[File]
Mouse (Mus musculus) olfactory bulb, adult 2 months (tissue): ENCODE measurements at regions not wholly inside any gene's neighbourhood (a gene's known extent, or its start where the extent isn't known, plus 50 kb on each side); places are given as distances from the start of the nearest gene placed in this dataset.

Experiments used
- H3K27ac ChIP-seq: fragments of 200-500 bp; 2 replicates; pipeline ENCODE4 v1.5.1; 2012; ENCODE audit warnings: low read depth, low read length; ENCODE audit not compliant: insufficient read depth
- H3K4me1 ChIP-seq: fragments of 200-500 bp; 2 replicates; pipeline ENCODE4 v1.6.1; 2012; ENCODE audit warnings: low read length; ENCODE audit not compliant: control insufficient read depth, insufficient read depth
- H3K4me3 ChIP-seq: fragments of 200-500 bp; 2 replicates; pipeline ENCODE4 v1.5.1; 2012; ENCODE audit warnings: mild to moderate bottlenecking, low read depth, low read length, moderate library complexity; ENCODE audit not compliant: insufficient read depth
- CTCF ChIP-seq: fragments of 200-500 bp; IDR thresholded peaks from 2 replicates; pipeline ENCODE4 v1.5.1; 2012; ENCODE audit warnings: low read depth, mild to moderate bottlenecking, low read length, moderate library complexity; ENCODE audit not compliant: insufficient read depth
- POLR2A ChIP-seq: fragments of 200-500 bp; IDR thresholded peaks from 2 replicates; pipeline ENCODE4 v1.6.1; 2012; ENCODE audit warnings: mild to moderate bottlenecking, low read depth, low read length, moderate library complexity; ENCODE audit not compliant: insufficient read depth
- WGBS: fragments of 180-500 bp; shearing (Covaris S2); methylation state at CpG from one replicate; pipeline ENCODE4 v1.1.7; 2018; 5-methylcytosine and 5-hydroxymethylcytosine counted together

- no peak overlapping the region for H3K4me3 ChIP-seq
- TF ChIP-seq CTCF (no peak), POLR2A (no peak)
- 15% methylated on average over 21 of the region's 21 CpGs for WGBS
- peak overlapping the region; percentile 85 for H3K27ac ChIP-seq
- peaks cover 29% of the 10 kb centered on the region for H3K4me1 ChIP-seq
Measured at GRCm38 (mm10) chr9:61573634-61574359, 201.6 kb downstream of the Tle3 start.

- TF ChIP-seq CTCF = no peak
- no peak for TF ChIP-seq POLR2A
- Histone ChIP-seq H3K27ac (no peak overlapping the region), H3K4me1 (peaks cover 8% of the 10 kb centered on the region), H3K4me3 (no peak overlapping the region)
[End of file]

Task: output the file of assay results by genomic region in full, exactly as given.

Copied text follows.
Mouse (Mus musculus) olfactory bulb, adult 2 months (tissue): ENCODE measurements at regions not wholly inside any gene's neighbourhood (a gene's known extent, or its start where the extent isn't known, plus 50 kb on each side); places are given as distances from the start of the nearest gene placed in this dataset.

Experiments used
- H3K27ac ChIP-seq: fragments of 200-500 bp; 2 replicates; pipeline ENCODE4 v1.5.1; 2012; ENCODE audit warnings: low read depth, low read length; ENCODE audit not compliant: insufficient read depth
- H3K4me1 ChIP-seq: fragments of 200-500 bp; 2 replicates; pipeline ENCODE4 v1.6.1; 2012; ENCODE audit warnings: low read length; ENCODE audit not compliant: control insufficient read depth, insufficient read depth
- H3K4me3 ChIP-seq: fragments of 200-500 bp; 2 replicates; pipeline ENCODE4 v1.5.1; 2012; ENCODE audit warnings: mild to moderate bottlenecking, low read depth, low read length, moderate library complexity; ENCODE audit not compliant: insufficient read depth
- CTCF ChIP-seq: fragments of 200-500 bp; IDR thresholded peaks from 2 replicates; pipeline ENCODE4 v1.5.1; 2012; ENCODE audit warnings: low read depth, mild to moderate bottlenecking, low read length, moderate library complexity; ENCODE audit not compliant: insufficient read depth
- POLR2A ChIP-seq: fragments of 200-500 bp; IDR thresholded peaks from 2 replicates; pipeline ENCODE4 v1.6.1; 2012; ENCODE audit warnings: mild to moderate bottlenecking, low read depth, low read length, moderate library complexity; ENCODE audit not compliant: insufficient read depth
- WGBS: fragments of 180-500 bp; shearing (Covaris S2); methylation state at CpG from one replicate; pipeline ENCODE4 v1.1.7; 2018; 5-methylcytosine and 5-hydroxymethylcytosine counted together

- no peak overlapping the region for H3K4me3 ChIP-seq
- TF ChIP-seq CTCF (no peak), POLR2A (no peak)
- 15% methylated on average over 21 of the region's 21 CpGs for WGBS
- peak overlapping the region; percentile 85 for H3K27ac ChIP-seq
- peaks cover 29% of the 10 kb centered on the region for H3K4me1 ChIP-seq
Measured at GRCm38 (mm10) chr9:61573634-61574359, 201.6 kb downstream of the Tle3 start.

- TF ChIP-seq CTCF = no peak
- no peak for TF ChIP-seq POLR2A
- Histone ChIP-seq H3K27ac (no peak overlapping the region), H3K4me1 (peaks cover 8% of the 10 kb centered on the region), H3K4me3 (no peak overlapping the region)